Today gave me further evidence that the best part of the day is frequently the first part. I was up and about early, well, quite early. I rarely get up at seven in the morning these days, unless someone - i.e. my daughter - has given me a task to complete, but I was up and running when many of the neighbours’ curtains were still closed.
And it was beautiful - blue sky and sunshine. It was cold, however. One section of my route slopes downhill and was decidedly slithery. And on my way back, walking by this time with a bag of bits and pieces from the Co-op, my feet almost went from under me on the roadway through the industrial park: black ice!
Nonetheless it was a beautiful morning, cheering everyone up. It’s amazing how many people want to comment on how lovely the day is, greeting total strangers just to tell them the totally obvious! Of course, this might be a reaction of surprise, as it s so often dull and gloomy. A bit of blue sky and sunshine puts a smile on people’s faces!
By 11.00, however, the blue sky had disappeared under a bank of grey cloud, which hung around for a good while. Having said that, an hour and a half later the blue sky was fighting back. But I still stand by my belief that the start of the day is often the best part.
Yesterday, of course, gave the lie to that. I went out running in what I have decided to call “snizzle”. If it had been rain I would have called it drizzle. This was the snow equivalent. I see no reason why more northern countries should have the monopoly on words for snow!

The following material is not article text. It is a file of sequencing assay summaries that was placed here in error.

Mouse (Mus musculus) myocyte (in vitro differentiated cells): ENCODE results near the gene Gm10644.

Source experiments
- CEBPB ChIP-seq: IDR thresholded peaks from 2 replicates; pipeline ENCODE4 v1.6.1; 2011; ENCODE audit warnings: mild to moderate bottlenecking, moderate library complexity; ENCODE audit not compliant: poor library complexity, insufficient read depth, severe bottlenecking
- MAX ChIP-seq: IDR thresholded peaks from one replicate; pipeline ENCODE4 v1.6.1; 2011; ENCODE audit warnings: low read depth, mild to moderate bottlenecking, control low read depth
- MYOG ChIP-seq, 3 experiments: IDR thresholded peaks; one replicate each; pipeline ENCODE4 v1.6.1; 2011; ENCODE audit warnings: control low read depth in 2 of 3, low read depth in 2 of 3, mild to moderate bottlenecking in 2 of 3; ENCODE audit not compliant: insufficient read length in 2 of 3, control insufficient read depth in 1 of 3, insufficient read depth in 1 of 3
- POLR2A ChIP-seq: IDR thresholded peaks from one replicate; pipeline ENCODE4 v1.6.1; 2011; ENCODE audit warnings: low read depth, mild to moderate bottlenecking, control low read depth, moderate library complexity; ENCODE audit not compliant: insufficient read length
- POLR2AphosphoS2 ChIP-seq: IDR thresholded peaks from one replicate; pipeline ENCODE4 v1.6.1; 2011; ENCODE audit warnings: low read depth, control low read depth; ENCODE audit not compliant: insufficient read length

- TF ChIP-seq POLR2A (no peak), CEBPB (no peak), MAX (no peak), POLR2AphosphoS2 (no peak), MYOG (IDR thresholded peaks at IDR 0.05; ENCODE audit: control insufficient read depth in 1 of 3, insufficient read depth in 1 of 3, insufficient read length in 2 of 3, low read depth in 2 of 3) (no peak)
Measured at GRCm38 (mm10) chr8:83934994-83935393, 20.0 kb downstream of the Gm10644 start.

The snizzle kept up for a good part of the day. It didn’t stop me getting out and about though.
As I returned from the supermarket on the bus yesterday, in the snizzle, I reflected once again on the difficult job the bus drivers have around here. I often moan about the bus service but the fact remains that the drivers have to negotiate quite narrow roads in some places and these roads are often clogged up with parked cars, especially at the weekend.
There may eventually be a solution to that, one that could happen all on its own. Eva Wiseman, in her column in the Observer, informs me that driving has declined dramatically in the past twenty years. Between 1992 and 1994 just under half of 17- to 20-year olds had licences, but that dropped to 29% by 2014. Even over a wider age range, 21- to 29-year olds, the percentage decreased from 75% to 63%. Are people walking more? That seems unlikely.
I remember when I was teaching in sixth form colleges it was a regular thing that once a student had their 17th birthday they instantly began to have driving lessons and before you could say “traffic congestion” they were taking up space on the college carpark. Apparently that has changed. Maybe the cost of insurance is off-putting. Maybe parents are less willing to share the family car with the adolescents. Who knows?
But maybe there will be a knock-on effect and there will be fewer cars on the road. Or maybe not, since so many of us older drivers will still be around pottering to and fro!
And finally, since I seem to be batting statistics around, here are some statistics I came across about sleep.
1. An afternoon nap increases the brain’s learning capacity by 15-20%.
2. Sleep improves your memory, halting forgetting by 30-50%, relative to staying awake.
3. Not getting enough sleep increases sweet and salty cravings by 30-40%.
So there it is, we need to get enough sleep. Early to be, early to rise and all that sort of thing.